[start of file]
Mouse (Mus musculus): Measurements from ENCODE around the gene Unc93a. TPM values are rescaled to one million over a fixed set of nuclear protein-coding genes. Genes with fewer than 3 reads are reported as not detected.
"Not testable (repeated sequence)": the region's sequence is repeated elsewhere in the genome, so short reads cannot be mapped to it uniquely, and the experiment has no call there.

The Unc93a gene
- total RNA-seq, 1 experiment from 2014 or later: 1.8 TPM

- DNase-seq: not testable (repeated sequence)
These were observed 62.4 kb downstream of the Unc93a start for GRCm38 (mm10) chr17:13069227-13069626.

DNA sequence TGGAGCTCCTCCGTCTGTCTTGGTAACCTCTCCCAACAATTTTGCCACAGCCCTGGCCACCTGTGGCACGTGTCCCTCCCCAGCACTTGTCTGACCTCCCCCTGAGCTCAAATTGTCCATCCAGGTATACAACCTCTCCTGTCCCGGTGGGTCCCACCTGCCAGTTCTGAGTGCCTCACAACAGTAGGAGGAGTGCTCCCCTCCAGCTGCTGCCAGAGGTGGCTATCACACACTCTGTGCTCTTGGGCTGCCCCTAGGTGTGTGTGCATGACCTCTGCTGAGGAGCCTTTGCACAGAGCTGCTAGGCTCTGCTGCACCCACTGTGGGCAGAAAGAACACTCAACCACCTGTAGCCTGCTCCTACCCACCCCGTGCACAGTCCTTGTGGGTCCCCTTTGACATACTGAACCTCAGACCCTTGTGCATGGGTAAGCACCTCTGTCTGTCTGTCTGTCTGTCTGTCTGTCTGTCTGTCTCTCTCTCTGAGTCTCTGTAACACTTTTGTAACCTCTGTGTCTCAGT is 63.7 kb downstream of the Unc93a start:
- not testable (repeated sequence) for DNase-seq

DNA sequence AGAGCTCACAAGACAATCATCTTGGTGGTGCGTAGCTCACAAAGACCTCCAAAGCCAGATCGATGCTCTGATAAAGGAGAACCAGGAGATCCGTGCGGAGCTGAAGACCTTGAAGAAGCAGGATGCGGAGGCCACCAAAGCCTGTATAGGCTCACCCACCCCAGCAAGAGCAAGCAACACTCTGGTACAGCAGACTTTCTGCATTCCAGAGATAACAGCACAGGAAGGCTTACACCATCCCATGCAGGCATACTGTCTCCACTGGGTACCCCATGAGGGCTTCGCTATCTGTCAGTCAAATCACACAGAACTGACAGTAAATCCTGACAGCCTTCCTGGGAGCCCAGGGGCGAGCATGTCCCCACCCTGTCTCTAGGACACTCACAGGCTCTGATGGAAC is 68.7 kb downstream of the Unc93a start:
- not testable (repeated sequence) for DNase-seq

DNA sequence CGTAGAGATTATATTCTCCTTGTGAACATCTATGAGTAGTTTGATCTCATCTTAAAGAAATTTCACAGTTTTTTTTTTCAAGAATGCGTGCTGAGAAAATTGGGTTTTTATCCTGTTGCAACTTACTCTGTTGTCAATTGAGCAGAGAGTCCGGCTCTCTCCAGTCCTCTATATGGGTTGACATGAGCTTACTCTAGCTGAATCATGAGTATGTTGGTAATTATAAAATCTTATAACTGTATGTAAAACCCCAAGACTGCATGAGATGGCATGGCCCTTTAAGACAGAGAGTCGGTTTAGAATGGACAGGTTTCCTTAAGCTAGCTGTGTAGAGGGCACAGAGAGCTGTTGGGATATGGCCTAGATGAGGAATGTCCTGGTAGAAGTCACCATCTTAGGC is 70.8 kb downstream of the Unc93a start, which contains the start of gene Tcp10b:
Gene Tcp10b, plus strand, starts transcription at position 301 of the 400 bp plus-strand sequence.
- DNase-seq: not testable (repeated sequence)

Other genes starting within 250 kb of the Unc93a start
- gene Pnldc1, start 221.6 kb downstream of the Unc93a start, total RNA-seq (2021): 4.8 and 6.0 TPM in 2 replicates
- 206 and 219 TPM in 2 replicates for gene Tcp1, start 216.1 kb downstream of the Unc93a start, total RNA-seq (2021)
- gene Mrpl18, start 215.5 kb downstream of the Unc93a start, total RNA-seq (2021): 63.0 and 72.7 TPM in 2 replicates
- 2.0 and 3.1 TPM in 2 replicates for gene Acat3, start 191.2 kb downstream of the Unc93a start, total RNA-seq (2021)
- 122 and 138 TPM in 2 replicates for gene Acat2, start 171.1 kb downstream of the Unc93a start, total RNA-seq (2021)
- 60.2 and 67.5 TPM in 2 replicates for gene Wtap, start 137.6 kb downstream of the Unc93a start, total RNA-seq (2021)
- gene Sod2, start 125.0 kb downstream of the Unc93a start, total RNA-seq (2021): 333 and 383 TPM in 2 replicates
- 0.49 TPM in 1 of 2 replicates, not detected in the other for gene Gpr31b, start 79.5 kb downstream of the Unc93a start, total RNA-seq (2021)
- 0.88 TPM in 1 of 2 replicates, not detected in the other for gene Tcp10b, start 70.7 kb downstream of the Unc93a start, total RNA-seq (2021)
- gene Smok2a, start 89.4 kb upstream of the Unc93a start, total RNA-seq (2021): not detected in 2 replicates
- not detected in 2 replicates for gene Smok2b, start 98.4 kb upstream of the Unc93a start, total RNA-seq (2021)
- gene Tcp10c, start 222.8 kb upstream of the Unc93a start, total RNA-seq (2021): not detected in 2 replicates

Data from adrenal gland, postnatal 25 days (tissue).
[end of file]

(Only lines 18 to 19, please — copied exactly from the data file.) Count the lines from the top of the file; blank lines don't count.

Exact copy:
- 2.0 and 3.1 TPM in 2 replicates for gene Acat3, start 191.2 kb downstream of the Unc93a start, total RNA-seq (2021)
- 122 and 138 TPM in 2 replicates for gene Acat2, start 171.1 kb downstream of the Unc93a start, total RNA-seq (2021)